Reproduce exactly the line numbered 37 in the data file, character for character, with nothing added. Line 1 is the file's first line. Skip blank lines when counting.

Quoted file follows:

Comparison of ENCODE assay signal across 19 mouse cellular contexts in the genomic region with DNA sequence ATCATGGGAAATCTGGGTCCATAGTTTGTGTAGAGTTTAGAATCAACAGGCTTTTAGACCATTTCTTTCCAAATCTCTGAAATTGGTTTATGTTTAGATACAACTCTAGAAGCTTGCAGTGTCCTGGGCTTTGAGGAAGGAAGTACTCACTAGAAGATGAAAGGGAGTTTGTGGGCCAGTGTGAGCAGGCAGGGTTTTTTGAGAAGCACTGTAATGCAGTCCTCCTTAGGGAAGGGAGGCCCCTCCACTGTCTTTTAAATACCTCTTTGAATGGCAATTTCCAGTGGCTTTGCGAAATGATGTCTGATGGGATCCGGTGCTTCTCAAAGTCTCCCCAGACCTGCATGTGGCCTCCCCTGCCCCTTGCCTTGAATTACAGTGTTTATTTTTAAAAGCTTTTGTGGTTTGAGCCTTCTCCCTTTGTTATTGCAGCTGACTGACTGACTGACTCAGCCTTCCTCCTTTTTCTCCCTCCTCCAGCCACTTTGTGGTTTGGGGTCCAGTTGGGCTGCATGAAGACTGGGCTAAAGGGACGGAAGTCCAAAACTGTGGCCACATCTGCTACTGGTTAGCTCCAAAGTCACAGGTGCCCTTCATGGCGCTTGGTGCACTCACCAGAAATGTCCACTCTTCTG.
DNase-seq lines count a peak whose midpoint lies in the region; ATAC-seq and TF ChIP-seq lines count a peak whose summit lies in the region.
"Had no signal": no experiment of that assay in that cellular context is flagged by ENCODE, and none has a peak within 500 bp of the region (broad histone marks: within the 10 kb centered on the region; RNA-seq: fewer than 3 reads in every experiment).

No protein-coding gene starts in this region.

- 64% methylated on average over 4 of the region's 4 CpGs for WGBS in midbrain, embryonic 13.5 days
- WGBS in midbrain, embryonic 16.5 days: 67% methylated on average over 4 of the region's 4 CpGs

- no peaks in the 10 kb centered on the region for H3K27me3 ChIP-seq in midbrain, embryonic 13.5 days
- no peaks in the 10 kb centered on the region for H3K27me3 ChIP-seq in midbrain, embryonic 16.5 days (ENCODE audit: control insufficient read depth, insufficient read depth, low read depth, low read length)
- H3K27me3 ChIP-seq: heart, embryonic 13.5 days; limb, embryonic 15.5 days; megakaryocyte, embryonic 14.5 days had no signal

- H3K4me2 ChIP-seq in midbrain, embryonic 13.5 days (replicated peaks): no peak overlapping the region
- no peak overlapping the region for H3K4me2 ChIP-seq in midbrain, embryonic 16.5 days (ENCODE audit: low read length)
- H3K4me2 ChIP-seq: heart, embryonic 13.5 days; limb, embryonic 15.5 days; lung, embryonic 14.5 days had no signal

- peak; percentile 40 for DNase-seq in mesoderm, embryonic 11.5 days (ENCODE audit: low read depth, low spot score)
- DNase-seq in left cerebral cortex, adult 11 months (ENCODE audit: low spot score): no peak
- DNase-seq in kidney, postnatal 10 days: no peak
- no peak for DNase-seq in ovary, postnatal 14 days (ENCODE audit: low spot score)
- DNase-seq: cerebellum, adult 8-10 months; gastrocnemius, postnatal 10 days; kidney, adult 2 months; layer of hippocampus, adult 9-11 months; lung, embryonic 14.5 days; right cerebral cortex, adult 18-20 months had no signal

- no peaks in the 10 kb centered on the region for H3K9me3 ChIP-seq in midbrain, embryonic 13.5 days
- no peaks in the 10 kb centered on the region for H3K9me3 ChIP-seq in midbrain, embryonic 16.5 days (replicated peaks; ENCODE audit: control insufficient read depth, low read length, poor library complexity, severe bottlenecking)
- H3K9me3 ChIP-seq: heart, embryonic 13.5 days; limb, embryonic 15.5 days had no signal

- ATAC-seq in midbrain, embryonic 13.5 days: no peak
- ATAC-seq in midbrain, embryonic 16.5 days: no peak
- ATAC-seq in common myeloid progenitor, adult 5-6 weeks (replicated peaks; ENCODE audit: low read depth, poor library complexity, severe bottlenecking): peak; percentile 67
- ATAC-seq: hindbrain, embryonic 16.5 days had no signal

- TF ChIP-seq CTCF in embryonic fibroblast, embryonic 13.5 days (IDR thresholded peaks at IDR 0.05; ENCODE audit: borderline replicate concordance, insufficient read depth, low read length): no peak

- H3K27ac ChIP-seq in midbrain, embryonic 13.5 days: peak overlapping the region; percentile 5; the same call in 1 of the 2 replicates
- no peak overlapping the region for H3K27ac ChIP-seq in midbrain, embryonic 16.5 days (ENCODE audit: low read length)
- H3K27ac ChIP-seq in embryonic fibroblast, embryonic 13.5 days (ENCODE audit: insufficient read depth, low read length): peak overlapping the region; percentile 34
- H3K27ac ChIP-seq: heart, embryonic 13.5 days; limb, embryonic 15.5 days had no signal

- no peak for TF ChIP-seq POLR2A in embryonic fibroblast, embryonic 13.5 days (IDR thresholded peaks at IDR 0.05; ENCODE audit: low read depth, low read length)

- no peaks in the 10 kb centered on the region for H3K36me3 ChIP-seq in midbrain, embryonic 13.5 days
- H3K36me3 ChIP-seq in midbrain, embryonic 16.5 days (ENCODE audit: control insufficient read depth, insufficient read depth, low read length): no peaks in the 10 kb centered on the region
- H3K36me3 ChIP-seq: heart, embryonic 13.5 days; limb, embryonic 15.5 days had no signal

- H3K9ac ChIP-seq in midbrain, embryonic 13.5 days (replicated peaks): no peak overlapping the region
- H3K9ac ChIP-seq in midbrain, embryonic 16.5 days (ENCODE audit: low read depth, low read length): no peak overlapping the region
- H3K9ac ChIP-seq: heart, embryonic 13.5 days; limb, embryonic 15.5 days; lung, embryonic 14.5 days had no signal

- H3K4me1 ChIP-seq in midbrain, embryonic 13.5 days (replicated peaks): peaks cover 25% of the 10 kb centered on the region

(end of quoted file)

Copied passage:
- H3K4me1 ChIP-seq in midbrain, embryonic 13.5 days (replicated peaks): peaks cover 25% of the 10 kb centered on the region